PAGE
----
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Identifiability and Reconstruction of Biochemical Reaction Networks from Population Snapshot Data

Univ. Grenoble Alpes, Inria, 38000 Grenoble, France
Processes 2018, 6(9), 136;
Received: 28 June 2018 / Revised: 31 July 2018 / Accepted: 15 August 2018 / Published: 22 August 2018
(This article belongs to the Special Issue Computational Synthetic Biology)


Inference of biochemical network models from experimental data is a crucial problem in systems and synthetic biology that includes parameter calibration but also identification of unknown interactions. Stochastic modelling from single-cell data is known to improve identifiability of reaction network parameters for specific systems. However, general results are lacking, and the advantage over deterministic, population-average approaches has not been explored for network reconstruction. In this work, we study identifiability and propose new reconstruction methods for biochemical interaction networks. Focusing on population-snapshot data and networks with reaction rates affine in the state, for parameter estimation, we derive general methods to test structural identifiability and demonstrate them in connection with practical identifiability for a reporter gene in silico case study. In the same framework, we next develop a two-step approach to the reconstruction of unknown networks of interactions. We apply it to compare the achievable network reconstruction performance in a deterministic and a stochastic setting, showing the advantage of the latter, and demonstrate it on population-snapshot data from a simulated example.

1. Introduction

A central problem in systems and synthetic biology is the calibration of the unknown parameters of a biochemical reaction network model on the basis of real data [1]. Sometimes, the network of interactions in the system of interest is not completely known and needs to be reconstructed from data as well [2]. In synthetic biology, this is of special interest since the engineering of circuits into cells may result in unexpected interactions [3]. For parameter inference, a central question is what parameters of a given model can be identified unambiguously by a given experimental setup. This is the problem of identifiability, which is dedicated much attention in the systems’ biology literature since crucial for the correct interpretation of inference results [4,5,6]. Posed purely in terms of model properties, the question goes under the name of structural identifiability. When instead the quality of the data is also taken into account, attention shifts to estimation accuracy and leads to the concept of practical identifiability. With an appropriate reformulation, similar questions can be addressed for the reconstruction of interaction networks.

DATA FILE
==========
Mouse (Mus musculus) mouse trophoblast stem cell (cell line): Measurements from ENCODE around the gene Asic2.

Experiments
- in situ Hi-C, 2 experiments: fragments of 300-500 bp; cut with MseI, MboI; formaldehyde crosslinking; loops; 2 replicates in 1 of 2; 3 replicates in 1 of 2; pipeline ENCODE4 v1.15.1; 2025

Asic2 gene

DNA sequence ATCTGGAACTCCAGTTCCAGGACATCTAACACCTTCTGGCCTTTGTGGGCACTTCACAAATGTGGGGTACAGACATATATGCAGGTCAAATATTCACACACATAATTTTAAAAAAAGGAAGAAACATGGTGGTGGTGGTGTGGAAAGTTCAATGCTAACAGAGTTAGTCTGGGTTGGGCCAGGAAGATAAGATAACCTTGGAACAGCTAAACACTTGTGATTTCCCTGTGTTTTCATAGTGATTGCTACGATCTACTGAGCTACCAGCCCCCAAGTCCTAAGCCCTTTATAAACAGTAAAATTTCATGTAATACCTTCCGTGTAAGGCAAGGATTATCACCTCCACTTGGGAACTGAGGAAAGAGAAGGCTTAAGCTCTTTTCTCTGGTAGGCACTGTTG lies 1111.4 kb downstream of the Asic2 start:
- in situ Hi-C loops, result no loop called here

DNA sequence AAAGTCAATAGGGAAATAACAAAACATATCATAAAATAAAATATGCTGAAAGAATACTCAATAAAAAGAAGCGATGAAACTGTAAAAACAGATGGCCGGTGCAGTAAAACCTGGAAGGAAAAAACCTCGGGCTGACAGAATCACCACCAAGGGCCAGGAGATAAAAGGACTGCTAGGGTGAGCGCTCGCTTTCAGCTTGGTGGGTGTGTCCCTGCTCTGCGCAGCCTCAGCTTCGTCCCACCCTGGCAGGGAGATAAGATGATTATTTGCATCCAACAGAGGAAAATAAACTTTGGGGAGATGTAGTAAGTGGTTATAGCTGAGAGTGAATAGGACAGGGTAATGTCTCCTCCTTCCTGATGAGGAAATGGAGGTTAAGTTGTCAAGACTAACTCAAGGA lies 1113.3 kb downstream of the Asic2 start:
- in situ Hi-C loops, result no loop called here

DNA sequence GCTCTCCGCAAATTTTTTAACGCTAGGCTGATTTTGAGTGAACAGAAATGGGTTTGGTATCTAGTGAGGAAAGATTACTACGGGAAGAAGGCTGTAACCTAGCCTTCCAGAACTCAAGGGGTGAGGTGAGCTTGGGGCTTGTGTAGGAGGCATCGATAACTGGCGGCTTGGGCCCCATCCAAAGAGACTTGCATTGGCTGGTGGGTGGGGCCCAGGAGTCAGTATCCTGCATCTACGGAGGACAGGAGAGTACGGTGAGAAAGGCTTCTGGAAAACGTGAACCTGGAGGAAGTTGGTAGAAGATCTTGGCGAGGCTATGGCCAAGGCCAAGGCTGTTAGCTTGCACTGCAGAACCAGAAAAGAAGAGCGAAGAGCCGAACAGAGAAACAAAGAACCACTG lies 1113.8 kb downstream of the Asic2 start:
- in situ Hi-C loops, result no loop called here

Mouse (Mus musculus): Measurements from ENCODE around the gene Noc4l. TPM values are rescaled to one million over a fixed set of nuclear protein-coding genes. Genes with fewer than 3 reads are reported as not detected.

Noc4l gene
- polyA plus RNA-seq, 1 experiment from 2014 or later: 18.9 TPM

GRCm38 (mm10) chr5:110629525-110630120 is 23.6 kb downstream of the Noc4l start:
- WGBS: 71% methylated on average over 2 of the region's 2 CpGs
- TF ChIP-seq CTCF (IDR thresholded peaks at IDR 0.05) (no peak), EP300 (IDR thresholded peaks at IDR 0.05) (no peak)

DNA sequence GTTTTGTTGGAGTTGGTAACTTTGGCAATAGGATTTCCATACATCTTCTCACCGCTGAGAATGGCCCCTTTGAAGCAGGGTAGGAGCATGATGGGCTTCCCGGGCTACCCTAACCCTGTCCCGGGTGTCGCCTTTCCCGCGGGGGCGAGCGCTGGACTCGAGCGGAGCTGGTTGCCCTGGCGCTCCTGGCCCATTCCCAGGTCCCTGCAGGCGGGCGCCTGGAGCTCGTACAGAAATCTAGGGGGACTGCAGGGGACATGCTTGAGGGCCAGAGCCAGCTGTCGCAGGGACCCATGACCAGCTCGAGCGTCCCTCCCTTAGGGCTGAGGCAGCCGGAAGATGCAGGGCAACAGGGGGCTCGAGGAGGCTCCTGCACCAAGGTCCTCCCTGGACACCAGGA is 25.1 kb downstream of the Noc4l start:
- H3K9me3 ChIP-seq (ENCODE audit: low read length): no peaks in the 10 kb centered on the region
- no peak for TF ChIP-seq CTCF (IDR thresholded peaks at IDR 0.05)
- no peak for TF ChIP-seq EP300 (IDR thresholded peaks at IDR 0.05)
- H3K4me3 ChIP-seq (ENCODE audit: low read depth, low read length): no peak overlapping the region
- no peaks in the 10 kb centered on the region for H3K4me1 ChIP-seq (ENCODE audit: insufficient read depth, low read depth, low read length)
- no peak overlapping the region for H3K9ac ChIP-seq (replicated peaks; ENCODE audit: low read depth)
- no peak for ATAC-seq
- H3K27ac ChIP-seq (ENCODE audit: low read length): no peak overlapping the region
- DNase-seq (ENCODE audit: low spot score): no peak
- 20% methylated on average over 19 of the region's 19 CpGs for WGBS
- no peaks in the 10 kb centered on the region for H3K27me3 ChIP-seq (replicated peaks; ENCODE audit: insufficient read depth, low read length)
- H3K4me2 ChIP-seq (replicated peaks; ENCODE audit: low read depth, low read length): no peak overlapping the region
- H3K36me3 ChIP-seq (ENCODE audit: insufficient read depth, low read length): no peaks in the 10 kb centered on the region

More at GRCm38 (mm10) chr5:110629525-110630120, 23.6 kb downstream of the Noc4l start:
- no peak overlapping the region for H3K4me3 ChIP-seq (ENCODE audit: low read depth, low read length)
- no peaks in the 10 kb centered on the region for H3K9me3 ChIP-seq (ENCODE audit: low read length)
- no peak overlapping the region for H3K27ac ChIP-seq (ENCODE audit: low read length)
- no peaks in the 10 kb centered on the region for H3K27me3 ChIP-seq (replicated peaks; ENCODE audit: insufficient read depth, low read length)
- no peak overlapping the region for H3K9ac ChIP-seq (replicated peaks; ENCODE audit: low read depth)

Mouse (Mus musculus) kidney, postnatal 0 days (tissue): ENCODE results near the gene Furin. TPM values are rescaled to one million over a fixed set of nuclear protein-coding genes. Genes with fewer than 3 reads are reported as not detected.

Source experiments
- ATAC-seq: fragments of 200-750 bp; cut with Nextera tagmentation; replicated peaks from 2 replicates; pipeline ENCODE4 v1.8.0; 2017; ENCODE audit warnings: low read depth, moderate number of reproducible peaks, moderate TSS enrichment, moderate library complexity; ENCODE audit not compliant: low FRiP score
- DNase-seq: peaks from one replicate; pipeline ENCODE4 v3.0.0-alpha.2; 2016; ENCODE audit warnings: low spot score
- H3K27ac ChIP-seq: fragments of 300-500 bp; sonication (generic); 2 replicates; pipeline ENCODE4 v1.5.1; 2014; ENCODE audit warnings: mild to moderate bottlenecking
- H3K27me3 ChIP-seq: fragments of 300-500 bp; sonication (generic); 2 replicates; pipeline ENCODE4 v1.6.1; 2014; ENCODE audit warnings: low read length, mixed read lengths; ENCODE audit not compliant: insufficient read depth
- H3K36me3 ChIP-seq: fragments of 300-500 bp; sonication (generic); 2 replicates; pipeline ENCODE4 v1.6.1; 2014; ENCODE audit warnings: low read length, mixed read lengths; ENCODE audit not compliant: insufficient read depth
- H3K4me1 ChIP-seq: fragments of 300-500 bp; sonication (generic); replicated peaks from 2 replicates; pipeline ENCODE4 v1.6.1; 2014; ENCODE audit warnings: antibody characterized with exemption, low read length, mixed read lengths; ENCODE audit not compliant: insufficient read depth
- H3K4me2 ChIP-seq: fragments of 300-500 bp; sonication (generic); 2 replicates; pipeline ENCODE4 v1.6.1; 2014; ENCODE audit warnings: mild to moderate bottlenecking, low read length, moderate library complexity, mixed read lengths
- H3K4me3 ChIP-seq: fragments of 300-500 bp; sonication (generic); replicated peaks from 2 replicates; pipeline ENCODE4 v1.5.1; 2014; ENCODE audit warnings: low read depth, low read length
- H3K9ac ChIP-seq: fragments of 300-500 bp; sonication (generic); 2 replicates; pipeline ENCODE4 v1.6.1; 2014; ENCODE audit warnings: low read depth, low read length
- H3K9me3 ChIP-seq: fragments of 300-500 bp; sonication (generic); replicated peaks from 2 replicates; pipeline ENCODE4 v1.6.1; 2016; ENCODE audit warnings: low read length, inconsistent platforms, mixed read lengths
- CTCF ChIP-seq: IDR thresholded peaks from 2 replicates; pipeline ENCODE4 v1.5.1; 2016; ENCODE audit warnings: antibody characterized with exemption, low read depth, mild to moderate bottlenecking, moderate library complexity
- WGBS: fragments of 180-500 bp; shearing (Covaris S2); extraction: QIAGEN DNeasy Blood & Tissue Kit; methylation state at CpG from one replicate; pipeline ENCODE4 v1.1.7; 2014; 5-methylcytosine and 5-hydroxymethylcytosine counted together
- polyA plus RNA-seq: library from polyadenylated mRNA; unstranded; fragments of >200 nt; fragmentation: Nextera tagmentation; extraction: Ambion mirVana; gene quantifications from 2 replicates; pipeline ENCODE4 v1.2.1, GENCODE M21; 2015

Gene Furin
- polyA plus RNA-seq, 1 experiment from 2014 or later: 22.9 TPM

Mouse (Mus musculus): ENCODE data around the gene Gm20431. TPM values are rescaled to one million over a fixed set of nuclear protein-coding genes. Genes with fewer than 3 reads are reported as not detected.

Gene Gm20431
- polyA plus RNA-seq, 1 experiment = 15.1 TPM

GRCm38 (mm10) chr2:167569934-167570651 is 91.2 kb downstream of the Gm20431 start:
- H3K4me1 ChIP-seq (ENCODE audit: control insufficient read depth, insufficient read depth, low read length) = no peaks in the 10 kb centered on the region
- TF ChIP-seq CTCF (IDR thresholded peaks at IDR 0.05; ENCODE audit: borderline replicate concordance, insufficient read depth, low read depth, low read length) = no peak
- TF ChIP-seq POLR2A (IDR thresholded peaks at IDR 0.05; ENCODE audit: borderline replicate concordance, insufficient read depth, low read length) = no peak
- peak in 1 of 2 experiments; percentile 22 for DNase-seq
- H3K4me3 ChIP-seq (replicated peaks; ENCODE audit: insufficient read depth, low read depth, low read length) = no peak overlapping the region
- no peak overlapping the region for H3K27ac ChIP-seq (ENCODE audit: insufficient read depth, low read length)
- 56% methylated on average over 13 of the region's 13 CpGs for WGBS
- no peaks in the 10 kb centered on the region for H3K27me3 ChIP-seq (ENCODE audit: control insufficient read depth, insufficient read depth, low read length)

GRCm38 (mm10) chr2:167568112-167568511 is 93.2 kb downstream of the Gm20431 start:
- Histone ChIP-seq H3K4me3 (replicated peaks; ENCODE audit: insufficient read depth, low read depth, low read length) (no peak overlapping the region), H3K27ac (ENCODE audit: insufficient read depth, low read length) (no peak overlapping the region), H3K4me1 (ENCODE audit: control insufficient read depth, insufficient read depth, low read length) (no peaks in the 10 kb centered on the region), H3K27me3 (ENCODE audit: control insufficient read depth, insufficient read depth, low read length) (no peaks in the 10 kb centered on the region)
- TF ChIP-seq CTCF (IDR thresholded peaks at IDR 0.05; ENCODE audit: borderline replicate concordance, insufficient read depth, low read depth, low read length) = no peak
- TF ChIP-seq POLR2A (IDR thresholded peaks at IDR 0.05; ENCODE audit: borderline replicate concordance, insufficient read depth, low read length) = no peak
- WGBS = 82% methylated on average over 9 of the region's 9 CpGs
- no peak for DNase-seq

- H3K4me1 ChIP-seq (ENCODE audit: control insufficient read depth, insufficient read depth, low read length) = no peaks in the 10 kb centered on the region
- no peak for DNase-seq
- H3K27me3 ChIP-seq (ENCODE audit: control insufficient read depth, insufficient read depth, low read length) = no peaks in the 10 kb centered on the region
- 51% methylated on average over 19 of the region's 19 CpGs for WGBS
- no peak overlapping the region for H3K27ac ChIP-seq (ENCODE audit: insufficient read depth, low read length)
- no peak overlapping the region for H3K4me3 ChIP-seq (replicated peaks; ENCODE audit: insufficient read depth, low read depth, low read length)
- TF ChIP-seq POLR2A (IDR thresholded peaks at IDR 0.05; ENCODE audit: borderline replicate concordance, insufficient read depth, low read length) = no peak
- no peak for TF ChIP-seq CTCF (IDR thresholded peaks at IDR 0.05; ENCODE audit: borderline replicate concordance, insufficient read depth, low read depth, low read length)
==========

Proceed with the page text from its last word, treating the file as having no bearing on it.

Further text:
Model experimental technologies in cellular biology allow one to measure reaction dynamics with single-cell resolution [7]. Correspondingly, stochastic reaction network models are utilized to explain variability of reaction dynamics, notably gene expression, across cells. It has been realized that the combination of stochastic modelling and single-cell measurements allows one to discriminate parameters of reaction models that would not be identifiable based on deterministic modelling counterparts and population-averaged data [8,9,10]. While demonstrated on specific case studies, this point has not been addressed in much generality. At the same time, one expects that the advantage of stochastic modelling and single-cell measurements for parameter identifiability carries over to the problem of network inference. Whereas network inference has received attention in a deterministic context [11,12], the problem has barely been addressed in a stochastic setting, and a comparative study of network identifiability in the two settings does not exist.
In this paper, we discuss identifiability and reconstruction of unknown parameters and interactions in biochemical reaction networks. We focus on the fundamental class of models with reaction rates that are affine functions of the network state, and look at inference problems from mean and covariance time-profiles of the network state, as obtained from population-snapshot measurements [13]. State-affine rates reflect networks composed of reactions of zeroth or first order. Such networks occur naturally in gene expression modelling [14] and constitute the starting point to investigate more complex networks [15]. Population snapshot data, on the other hand, is easily obtained e.g., by inexpensive cytometry measurements, but is also the most immediate outcome of videomicroscopy [7]. Thus, we work in a framework that is at the same time sufficiently flexible and amenable of in-depth analysis via, in particular, the moment equations [16,17]. This allows us to establish the following tools and results.
For the parameter estimation problem, we develop general results and inexpensive methods to test structural identifiability, and discuss connections with practical identifiability. In the case of a random telegraph model of gene expression [14], we apply our methods to extend existing identifiability results [8,10] and discuss practical identifiability on the basis of numerical simulations. For the reconstruction of interaction networks, we develop a two-step method where a first step devoted to the identification of the network moment dynamics is followed by a second step that determines the network of interactions by the algorithmic solution of a factorization problem. We notably compare the deterministic (population-average) and stochastic (single-cell) scenarios, demonstrating the superiority of the latter from a theoretical viewpoint and also numerically on a toy example.